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South Texas College expansion could cost $134.5 million, according to draft report

 

Earlier this month, Lt. Governor David Dewhurst appointed Sen. Judith Zaffirini, D-Laredo, featured here reading to elementary school students, to the Select Committee on Redistricting. In her guest column, featured later in this posting, Zaffirini explains how the upcoming congressional redistricting battles in the Texas Legislature next spring will have a major impact on how much federal money comes for public school education. Zaffirini says South Texans can help funnel more federal funds for local school districts by fully participating in the final rounds of the U.S. Census. "An accurate census count is critical to fair representation for all Texans. Congressional seats are awarded to states based on population, and regions of Texas with greater population are given greater representation in the state legislature and board of education," she contends. "Census counts also will play a major role in determining how $4 trillion in federal funds will be spent over the next decade for critical needs including roads, hospitals, school lunch programs and senior centers."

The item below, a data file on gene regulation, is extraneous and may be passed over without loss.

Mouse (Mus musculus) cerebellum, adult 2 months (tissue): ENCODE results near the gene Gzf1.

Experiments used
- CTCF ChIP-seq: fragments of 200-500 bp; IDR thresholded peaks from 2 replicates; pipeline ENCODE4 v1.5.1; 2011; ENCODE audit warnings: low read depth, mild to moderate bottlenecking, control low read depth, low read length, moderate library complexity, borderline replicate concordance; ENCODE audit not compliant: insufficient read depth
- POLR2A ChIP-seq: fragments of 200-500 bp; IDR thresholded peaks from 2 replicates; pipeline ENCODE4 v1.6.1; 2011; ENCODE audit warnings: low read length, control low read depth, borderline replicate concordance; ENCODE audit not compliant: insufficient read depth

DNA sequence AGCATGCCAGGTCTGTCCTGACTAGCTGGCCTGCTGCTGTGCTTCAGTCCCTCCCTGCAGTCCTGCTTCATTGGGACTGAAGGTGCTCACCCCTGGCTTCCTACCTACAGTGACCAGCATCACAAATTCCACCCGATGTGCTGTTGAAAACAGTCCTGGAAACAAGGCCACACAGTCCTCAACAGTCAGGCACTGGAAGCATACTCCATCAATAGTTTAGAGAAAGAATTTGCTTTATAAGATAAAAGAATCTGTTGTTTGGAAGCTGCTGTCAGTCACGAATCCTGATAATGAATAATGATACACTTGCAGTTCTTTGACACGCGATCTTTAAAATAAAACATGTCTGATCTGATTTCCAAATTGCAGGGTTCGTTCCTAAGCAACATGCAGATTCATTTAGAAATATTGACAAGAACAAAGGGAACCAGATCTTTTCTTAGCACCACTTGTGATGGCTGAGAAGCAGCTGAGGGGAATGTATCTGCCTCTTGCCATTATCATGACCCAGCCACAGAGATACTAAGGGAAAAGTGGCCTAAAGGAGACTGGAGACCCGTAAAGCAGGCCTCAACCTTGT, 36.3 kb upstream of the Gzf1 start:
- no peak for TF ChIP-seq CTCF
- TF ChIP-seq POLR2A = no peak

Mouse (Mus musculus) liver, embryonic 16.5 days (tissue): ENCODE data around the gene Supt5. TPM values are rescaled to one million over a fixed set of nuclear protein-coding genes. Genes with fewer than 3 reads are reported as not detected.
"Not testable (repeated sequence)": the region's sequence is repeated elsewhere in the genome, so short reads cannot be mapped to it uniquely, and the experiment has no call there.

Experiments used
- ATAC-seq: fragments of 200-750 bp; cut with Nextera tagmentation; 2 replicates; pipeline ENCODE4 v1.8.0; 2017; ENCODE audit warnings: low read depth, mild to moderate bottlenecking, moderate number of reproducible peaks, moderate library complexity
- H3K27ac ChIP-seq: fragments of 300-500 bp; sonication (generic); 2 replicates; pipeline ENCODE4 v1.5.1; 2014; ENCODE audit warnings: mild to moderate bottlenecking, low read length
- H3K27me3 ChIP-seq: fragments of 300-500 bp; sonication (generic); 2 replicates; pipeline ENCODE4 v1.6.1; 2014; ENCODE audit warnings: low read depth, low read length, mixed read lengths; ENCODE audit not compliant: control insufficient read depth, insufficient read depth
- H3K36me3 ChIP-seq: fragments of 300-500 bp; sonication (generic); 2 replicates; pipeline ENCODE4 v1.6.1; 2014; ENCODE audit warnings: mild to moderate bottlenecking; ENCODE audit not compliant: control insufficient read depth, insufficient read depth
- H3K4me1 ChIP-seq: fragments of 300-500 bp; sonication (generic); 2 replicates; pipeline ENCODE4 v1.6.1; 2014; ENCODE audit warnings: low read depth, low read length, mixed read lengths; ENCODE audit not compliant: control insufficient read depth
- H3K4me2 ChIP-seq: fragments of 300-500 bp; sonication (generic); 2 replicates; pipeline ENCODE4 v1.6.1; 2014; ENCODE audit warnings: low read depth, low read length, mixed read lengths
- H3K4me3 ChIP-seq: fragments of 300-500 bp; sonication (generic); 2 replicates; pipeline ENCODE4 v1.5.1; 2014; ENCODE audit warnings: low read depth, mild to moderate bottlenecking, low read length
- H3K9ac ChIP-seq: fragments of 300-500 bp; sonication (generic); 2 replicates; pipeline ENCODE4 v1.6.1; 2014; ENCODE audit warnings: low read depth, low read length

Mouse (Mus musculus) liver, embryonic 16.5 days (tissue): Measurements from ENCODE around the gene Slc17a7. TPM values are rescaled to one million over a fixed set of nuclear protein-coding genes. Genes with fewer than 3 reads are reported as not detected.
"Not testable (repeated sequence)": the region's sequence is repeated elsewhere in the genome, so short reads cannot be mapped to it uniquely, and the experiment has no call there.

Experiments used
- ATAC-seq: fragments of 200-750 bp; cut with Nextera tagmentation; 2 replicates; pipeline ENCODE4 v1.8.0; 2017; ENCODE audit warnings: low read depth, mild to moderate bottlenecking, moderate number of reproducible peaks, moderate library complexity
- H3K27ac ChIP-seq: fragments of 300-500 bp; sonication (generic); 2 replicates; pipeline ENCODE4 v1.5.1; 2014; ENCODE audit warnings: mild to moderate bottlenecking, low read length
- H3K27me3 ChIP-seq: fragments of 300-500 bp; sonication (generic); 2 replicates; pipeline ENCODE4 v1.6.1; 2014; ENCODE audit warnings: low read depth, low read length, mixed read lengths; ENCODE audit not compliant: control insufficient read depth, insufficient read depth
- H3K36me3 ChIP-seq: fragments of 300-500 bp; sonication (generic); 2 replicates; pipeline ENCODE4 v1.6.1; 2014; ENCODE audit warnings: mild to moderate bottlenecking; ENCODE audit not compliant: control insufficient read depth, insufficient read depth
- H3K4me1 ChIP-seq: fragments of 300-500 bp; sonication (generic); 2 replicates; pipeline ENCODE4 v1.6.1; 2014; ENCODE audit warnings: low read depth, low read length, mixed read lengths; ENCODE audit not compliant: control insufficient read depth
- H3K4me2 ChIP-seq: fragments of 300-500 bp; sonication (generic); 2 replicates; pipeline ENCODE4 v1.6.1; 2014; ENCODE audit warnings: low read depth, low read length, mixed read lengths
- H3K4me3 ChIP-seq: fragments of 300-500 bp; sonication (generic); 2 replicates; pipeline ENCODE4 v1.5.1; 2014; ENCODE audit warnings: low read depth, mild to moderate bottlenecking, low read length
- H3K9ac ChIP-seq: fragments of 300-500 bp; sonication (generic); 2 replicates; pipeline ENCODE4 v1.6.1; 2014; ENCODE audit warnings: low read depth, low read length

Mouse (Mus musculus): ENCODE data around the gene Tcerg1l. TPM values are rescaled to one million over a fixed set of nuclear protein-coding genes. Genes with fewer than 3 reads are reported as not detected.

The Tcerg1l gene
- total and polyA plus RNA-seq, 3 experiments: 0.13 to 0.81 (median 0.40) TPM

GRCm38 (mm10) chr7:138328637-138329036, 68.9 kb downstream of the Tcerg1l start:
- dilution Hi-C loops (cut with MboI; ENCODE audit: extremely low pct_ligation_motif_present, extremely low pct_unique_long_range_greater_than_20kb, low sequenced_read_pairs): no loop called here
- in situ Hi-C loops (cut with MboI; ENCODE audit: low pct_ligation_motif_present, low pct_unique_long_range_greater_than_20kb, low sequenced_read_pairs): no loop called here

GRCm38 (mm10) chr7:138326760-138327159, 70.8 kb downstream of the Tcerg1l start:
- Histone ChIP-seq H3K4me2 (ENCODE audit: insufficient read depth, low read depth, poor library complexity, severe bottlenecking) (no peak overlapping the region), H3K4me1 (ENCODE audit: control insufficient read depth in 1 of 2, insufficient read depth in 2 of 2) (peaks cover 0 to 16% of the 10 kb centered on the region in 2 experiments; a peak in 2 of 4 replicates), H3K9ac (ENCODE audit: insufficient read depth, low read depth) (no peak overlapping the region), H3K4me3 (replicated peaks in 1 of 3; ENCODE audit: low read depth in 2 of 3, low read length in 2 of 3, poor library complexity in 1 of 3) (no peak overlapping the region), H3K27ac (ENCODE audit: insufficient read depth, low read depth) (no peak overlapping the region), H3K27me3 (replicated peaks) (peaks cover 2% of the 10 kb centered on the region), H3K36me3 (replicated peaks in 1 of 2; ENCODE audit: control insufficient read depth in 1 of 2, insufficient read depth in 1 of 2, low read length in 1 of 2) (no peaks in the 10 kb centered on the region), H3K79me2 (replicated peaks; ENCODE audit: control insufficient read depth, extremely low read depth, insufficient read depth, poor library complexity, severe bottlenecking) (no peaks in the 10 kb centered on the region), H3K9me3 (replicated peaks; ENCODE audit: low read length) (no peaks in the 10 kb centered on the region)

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The Edinburg Chamber of Commerce Restoration Committee has undertaken the task of preserving the Southern Pacific Train Depot, a historic site constructed in 1927 that has served the community and the Valley for many decades, including housing the local chamber and the Edinburg Economic Development Corporation. The facility was presented with a historical designation by the Texas Historical Commission once the initial restoration project was completed in 1995. Volunteers of the Edinburg Chamber of Commerce Depot Restoration Committee, members of the Board of Directors and Chamber staff have united to restore one of the city’s jewels. Committee members gathered recently to plan the next phase of the ongoing restoration project. Featured, from left: Marty Martin, Rio Valley Realty; Flo Prater, Rio Valley Realty; Letty  González, President of the Edinburg Chamber of Commerce; Elva Jackson Garza, Depot Restoration Committee Chair; Maggie Kent, General Dentistry Centers; and Johnny Rodríguez, Austin Personnel Services and Chairman-Elect of the Edinburg Chamber of Commerce. See story later in this posting.  

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On Tuesday, July 13, the Workforce Solutions (WFS)Board of Directors recognized Cellular One for their continued support and creation of jobs in South Texas by presenting the telecommunications company with an Employer Partnership Award. In April 2008, Cellular One approached WFS with the idea of creation a call center in McAllen – their first in Texas.